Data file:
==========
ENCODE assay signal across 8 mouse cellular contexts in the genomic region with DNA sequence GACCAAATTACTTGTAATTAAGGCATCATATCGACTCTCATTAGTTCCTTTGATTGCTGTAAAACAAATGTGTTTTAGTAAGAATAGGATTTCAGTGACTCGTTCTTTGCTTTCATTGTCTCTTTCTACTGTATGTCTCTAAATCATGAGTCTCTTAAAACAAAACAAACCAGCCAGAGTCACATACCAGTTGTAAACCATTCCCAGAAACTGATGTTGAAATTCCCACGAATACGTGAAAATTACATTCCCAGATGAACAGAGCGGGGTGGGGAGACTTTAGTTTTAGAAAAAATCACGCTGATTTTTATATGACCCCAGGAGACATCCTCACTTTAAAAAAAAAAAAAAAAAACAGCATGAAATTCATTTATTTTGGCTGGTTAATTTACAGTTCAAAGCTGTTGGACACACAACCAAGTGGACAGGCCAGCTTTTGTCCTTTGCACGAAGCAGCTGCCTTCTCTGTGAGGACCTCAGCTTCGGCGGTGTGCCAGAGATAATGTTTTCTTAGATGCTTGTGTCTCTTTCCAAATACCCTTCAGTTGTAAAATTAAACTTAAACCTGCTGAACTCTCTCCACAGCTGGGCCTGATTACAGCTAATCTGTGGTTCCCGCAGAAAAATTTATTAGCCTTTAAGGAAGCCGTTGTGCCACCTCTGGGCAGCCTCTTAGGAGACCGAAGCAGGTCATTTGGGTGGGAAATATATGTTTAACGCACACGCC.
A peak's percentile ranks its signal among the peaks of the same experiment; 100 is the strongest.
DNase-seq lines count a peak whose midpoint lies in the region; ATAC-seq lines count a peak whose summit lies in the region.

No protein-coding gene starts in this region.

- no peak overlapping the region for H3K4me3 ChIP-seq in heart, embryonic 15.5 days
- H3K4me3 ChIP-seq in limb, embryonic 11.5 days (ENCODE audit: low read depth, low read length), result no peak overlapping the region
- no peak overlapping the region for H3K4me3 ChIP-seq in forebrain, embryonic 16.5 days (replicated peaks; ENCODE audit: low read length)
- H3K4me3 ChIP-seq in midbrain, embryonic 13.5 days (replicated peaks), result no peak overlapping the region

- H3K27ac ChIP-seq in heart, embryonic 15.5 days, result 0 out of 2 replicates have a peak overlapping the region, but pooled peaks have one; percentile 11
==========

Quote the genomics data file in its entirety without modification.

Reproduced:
ENCODE assay signal across 8 mouse cellular contexts in the genomic region with DNA sequence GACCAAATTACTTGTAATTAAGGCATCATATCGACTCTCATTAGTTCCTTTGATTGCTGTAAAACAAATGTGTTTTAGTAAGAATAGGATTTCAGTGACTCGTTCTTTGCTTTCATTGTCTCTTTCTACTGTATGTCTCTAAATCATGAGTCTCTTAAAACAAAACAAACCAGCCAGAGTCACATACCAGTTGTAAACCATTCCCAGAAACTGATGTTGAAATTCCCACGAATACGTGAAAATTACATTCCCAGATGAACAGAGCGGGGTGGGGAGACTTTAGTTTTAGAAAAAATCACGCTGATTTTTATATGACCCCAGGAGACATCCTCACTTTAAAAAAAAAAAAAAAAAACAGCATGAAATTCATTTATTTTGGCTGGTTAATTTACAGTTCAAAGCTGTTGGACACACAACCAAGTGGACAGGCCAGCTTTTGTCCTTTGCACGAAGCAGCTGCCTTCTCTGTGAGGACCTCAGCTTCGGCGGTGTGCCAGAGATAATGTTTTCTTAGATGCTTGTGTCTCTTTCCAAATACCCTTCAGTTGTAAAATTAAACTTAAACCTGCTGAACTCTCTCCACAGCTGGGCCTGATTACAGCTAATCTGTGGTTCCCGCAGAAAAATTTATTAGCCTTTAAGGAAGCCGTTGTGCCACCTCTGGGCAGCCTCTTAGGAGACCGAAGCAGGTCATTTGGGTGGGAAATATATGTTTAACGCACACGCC.
A peak's percentile ranks its signal among the peaks of the same experiment; 100 is the strongest.
DNase-seq lines count a peak whose midpoint lies in the region; ATAC-seq lines count a peak whose summit lies in the region.

No protein-coding gene starts in this region.

- no peak overlapping the region for H3K4me3 ChIP-seq in heart, embryonic 15.5 days
- H3K4me3 ChIP-seq in limb, embryonic 11.5 days (ENCODE audit: low read depth, low read length), result no peak overlapping the region
- no peak overlapping the region for H3K4me3 ChIP-seq in forebrain, embryonic 16.5 days (replicated peaks; ENCODE audit: low read length)
- H3K4me3 ChIP-seq in midbrain, embryonic 13.5 days (replicated peaks), result no peak overlapping the region

- H3K27ac ChIP-seq in heart, embryonic 15.5 days, result 0 out of 2 replicates have a peak overlapping the region, but pooled peaks have one; percentile 11